terrorist organization. It is bent on destroying the State of Israel.

Whatever the case, I think, as I say, you know, Palestinians see this is another way -- there are cars going past here -- another way for this

government to try to undermine Palestinians. Perhaps it gives police more cover to crack down on Palestinians when they do protest or when they do

unfurl the Palestinian flag, Becky.

ANDERSON: Elliott Gotkine is in Jerusalem, for you, folks, where the time is 11 minutes past five.

It's 11 minutes past seven, thank you, here in Abu Dhabi. Up next on CONNECT THE WORLD, the leaders of the U.S., Mexico and Canada gather for a

summit. Their attention is focused to the south, on the stream of migrants heading their way.

Also, classified documents found Joe Biden's -- found in Joe Biden's private office from the time he was vice president invite comparisons to

the document discovery of former president Trump's home. The differences in a live report.




ANDERSON: U.S. President Joe Biden and the Canadian prime minister, Justin Trudeau, will hold a one-on-one meeting in the next hour as part of the

North American summit happening as we speak in Mexico City. Mr. Biden met Monday with Mexico's president, Andres Manuel Lopez Obrador.

All three will get together for a working lunch and talks in a few hours' time.


ANDERSON: And while trade and other economic issues will be discussed, the top item on the agenda, is it likely to be immigration and efforts to deal

with what is a flood of migrants going north?

White House correspondent MJ Lee is traveling with Mr. Biden. She joins us now from Mexico City.

A lot of talk about the migrant crisis in North America. But as I understand it, the White House admitting that very little is expected to be

achieved with regard to immigration at this summit, which would seem as if that would be a mistake at this point, at this juncture.

MJ LEE, CNN POLITICAL CORRESPONDENT: Well, you're right that there has certainly been some expectation setting from U.S. officials ahead of the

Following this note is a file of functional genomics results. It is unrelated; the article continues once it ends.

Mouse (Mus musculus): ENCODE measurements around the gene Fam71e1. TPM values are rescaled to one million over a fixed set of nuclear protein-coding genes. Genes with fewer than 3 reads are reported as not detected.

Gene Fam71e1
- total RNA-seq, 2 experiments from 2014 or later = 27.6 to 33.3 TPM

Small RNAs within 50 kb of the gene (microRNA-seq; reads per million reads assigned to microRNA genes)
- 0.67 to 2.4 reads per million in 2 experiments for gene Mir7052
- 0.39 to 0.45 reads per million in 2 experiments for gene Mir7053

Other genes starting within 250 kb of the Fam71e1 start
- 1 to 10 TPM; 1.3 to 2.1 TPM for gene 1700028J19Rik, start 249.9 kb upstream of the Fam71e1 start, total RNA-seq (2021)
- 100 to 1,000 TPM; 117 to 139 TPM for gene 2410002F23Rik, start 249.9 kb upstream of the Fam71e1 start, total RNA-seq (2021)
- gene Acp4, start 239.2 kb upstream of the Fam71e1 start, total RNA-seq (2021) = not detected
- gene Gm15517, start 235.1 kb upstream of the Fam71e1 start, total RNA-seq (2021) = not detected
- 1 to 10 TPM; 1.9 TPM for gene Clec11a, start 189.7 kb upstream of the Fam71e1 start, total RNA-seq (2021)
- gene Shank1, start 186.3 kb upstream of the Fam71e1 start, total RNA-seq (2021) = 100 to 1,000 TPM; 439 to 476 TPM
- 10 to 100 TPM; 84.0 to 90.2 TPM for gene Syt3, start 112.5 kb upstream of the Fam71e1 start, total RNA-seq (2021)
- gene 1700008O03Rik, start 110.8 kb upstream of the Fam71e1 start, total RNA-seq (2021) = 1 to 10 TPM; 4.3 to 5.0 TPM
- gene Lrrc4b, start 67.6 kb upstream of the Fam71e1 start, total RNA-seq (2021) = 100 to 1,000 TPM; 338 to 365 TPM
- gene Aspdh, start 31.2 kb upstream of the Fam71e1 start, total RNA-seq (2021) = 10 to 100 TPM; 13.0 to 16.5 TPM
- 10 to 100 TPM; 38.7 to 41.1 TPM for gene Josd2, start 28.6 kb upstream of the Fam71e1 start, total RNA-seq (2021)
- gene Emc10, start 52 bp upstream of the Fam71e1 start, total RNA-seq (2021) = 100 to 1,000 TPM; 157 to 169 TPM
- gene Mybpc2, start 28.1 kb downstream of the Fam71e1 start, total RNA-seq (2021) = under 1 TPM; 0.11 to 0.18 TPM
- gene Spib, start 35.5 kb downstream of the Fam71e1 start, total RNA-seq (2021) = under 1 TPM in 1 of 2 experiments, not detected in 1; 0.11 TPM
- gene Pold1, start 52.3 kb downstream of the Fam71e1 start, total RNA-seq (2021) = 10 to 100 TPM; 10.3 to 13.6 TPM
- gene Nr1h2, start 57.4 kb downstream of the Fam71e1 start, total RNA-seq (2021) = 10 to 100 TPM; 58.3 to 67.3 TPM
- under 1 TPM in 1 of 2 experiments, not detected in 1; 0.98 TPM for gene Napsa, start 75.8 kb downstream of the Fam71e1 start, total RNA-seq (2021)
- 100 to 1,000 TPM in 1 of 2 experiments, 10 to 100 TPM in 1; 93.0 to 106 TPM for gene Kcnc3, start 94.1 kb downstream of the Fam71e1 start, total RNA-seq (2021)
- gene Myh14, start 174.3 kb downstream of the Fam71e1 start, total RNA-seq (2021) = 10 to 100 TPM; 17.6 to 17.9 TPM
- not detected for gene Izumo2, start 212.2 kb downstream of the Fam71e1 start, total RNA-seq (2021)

summit, basically saying, yes, there is not necessarily going to be new plans, new announcements that are going to be announced, particularly when

it comes to this new agreement that was announced last week between the U.S. --


LEE: -- administration. In particular has really been trying to get a handle on the situation of migrants --


LEE: -- the administration is going to be announcing a couple of things that are new, including the launch of a virtual platform that the

administration says is meant to be a one-stop shop for migrants and asylum seekers, who can go to the resource and try to figure out, is there legal

way for me to get to the U.S., Mexico or Canada and sort of follow the proper protocols that are in place to do this?

We're also told that there will be the announcement of the building of more physical resource centers, including one in southern Mexico. Again, the

idea there, too, is to provide a resource for migrants to go to, to figure out how they can migrate to the U.S. following proper procedures.

But back at home, at least, there are some questions being raised by immigration advocates and experts about how exactly effective these new

measures will be. You know, the virtual portal that I just mentioned, it is going to be several months probably before that's actually launched.